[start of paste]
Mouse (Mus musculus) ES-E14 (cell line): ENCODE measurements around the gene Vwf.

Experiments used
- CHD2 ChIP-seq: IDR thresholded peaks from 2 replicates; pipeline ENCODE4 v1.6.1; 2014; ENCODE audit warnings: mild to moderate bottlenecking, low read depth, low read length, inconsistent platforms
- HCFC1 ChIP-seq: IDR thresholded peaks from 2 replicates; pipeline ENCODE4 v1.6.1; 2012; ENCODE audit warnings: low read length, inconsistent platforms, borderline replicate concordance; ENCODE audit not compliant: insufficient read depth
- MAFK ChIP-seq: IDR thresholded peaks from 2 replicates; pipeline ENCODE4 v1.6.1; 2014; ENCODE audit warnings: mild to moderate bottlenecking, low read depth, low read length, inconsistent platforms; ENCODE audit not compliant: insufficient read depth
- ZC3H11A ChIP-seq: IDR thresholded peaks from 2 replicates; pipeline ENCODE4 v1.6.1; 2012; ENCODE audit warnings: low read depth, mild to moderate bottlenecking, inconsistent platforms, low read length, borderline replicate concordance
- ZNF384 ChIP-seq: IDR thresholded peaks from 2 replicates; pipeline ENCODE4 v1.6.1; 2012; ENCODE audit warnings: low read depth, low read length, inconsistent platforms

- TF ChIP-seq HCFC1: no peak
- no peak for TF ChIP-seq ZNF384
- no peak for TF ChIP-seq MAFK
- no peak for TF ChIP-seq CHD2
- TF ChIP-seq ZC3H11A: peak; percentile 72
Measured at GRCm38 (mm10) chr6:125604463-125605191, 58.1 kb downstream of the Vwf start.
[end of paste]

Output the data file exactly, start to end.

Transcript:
Mouse (Mus musculus) ES-E14 (cell line): ENCODE measurements around the gene Vwf.

Experiments used
- CHD2 ChIP-seq: IDR thresholded peaks from 2 replicates; pipeline ENCODE4 v1.6.1; 2014; ENCODE audit warnings: mild to moderate bottlenecking, low read depth, low read length, inconsistent platforms
- HCFC1 ChIP-seq: IDR thresholded peaks from 2 replicates; pipeline ENCODE4 v1.6.1; 2012; ENCODE audit warnings: low read length, inconsistent platforms, borderline replicate concordance; ENCODE audit not compliant: insufficient read depth
- MAFK ChIP-seq: IDR thresholded peaks from 2 replicates; pipeline ENCODE4 v1.6.1; 2014; ENCODE audit warnings: mild to moderate bottlenecking, low read depth, low read length, inconsistent platforms; ENCODE audit not compliant: insufficient read depth
- ZC3H11A ChIP-seq: IDR thresholded peaks from 2 replicates; pipeline ENCODE4 v1.6.1; 2012; ENCODE audit warnings: low read depth, mild to moderate bottlenecking, inconsistent platforms, low read length, borderline replicate concordance
- ZNF384 ChIP-seq: IDR thresholded peaks from 2 replicates; pipeline ENCODE4 v1.6.1; 2012; ENCODE audit warnings: low read depth, low read length, inconsistent platforms

- TF ChIP-seq HCFC1: no peak
- no peak for TF ChIP-seq ZNF384
- no peak for TF ChIP-seq MAFK
- no peak for TF ChIP-seq CHD2
- TF ChIP-seq ZC3H11A: peak; percentile 72
Measured at GRCm38 (mm10) chr6:125604463-125605191, 58.1 kb downstream of the Vwf start.